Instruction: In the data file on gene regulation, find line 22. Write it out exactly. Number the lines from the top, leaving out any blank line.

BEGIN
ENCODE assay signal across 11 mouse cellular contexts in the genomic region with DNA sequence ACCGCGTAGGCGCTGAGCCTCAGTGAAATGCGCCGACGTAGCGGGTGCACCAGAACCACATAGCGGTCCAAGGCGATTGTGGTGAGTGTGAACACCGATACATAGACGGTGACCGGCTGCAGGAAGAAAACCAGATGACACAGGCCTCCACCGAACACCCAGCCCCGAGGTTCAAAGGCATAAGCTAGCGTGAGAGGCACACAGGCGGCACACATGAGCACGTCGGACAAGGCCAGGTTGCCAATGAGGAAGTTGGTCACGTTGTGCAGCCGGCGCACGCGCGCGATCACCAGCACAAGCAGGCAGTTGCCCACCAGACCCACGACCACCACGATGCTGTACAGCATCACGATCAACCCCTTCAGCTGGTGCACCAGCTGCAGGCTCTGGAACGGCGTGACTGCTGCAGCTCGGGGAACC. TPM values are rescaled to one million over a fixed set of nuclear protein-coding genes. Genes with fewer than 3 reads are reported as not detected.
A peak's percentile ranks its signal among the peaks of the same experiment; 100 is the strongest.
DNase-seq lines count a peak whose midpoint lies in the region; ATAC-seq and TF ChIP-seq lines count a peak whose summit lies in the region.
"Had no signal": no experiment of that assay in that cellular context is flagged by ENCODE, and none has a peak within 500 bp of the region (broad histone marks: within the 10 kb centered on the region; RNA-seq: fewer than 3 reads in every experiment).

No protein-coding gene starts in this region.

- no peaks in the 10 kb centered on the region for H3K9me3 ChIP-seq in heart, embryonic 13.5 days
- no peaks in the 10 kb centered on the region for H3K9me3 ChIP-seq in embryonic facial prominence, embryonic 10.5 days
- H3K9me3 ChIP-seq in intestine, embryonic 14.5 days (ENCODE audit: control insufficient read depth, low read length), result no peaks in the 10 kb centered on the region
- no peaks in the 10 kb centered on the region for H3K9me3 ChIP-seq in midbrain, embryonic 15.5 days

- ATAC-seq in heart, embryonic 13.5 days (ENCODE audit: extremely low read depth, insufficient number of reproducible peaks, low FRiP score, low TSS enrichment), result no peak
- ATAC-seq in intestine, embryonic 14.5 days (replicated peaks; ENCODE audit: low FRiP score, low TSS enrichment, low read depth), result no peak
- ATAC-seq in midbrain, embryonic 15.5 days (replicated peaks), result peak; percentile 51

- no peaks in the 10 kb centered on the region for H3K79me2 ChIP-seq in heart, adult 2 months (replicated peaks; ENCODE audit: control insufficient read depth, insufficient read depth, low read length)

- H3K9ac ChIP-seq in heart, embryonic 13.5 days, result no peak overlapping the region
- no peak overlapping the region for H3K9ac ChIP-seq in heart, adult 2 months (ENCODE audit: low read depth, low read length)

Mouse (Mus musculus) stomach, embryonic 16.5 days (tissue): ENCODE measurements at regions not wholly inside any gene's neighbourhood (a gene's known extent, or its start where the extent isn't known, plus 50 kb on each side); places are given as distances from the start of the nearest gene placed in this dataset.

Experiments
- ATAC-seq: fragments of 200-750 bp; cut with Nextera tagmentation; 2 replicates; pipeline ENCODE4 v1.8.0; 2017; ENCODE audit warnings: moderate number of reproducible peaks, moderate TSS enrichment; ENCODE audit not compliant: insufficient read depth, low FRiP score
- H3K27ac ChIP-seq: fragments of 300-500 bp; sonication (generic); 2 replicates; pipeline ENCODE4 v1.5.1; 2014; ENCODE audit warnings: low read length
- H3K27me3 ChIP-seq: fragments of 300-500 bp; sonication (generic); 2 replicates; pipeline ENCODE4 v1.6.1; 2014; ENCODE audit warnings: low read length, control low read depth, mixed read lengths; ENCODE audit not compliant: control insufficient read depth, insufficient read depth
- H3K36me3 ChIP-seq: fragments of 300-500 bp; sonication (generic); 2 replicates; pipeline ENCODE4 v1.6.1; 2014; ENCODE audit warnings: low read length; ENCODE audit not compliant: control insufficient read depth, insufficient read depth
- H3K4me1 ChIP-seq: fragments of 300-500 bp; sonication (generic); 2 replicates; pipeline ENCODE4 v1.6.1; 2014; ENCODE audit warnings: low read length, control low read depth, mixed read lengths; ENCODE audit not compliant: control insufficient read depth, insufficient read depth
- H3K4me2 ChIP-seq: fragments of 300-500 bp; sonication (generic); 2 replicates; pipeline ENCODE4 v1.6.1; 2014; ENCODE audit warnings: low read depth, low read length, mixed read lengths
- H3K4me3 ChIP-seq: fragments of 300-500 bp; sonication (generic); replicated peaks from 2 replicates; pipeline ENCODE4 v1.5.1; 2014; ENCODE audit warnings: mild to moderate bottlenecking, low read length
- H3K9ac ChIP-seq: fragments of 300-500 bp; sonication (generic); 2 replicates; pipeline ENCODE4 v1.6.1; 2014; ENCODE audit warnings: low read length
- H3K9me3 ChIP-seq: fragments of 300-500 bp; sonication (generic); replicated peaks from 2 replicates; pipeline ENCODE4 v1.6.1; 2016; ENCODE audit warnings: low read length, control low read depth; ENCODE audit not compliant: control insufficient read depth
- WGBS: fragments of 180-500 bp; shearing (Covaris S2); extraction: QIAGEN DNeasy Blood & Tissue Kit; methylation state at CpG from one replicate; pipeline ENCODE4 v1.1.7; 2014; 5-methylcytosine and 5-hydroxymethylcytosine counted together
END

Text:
- H3K4me1 ChIP-seq: fragments of 300-500 bp; sonication (generic); 2 replicates; pipeline ENCODE4 v1.6.1; 2014; ENCODE audit warnings: low read length, control low read depth, mixed read lengths; ENCODE audit not compliant: control insufficient read depth, insufficient read depth